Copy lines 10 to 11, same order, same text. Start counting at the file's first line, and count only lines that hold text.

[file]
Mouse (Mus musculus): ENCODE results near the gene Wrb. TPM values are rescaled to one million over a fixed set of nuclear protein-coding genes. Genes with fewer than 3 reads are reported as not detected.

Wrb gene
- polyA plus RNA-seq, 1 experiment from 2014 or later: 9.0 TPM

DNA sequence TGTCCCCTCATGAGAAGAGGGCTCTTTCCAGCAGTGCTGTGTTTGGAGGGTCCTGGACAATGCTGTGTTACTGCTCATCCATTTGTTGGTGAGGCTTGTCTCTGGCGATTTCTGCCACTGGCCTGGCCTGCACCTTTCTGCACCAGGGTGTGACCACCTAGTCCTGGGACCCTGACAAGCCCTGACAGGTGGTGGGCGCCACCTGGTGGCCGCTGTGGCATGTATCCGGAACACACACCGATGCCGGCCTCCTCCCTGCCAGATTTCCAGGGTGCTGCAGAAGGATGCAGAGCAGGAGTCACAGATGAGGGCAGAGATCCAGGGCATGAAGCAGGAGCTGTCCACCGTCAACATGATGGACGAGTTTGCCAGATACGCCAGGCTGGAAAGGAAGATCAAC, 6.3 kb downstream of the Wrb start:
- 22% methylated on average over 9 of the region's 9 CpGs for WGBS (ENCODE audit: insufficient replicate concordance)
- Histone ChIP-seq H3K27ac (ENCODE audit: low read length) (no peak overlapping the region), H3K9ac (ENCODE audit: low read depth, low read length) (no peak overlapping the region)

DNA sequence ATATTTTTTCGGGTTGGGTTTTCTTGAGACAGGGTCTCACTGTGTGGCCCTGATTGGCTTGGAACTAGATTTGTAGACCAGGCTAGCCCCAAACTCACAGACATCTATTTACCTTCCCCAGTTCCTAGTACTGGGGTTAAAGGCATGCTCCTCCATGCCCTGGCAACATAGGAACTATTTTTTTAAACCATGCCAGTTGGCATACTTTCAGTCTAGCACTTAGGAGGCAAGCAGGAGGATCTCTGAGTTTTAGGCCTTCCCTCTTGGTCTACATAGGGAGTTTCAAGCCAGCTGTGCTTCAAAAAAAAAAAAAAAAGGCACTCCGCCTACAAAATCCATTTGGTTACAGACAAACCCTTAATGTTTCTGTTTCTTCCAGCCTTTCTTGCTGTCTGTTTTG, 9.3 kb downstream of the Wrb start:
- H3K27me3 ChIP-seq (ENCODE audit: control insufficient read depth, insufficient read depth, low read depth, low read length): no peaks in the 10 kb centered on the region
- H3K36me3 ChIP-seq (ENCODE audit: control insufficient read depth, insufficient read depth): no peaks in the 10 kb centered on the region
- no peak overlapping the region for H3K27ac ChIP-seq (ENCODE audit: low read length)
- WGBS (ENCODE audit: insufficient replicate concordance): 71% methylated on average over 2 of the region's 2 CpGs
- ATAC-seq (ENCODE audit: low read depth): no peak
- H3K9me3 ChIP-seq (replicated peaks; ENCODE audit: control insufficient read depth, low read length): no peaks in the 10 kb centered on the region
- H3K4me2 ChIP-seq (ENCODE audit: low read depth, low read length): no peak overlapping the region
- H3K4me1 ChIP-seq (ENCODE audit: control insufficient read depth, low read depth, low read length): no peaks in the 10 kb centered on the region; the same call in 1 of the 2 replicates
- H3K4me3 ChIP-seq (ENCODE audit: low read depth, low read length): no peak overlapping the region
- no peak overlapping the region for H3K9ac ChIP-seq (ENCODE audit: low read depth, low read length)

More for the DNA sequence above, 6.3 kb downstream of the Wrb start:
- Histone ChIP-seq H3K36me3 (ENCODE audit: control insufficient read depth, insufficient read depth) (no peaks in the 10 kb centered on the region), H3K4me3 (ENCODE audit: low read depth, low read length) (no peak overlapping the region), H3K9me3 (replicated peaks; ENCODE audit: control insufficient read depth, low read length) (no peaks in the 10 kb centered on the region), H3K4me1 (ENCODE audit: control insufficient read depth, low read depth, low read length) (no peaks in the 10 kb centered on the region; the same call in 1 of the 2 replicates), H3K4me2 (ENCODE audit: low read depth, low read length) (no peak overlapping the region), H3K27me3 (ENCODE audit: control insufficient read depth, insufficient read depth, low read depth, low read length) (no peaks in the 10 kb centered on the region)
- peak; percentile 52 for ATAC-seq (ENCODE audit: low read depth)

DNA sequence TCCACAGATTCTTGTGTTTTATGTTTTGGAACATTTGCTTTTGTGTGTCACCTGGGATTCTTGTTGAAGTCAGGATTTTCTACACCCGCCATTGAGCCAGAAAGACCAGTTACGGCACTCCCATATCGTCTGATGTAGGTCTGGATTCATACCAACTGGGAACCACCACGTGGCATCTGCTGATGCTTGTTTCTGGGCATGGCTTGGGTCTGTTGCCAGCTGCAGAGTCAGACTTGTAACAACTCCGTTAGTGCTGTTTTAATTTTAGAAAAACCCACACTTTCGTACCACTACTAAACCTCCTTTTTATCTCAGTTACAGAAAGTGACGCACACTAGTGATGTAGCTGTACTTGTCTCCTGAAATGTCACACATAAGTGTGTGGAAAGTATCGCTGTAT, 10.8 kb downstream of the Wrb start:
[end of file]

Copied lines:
- no peak overlapping the region for H3K27ac ChIP-seq (ENCODE audit: low read length)
- WGBS (ENCODE audit: insufficient replicate concordance): 71% methylated on average over 2 of the region's 2 CpGs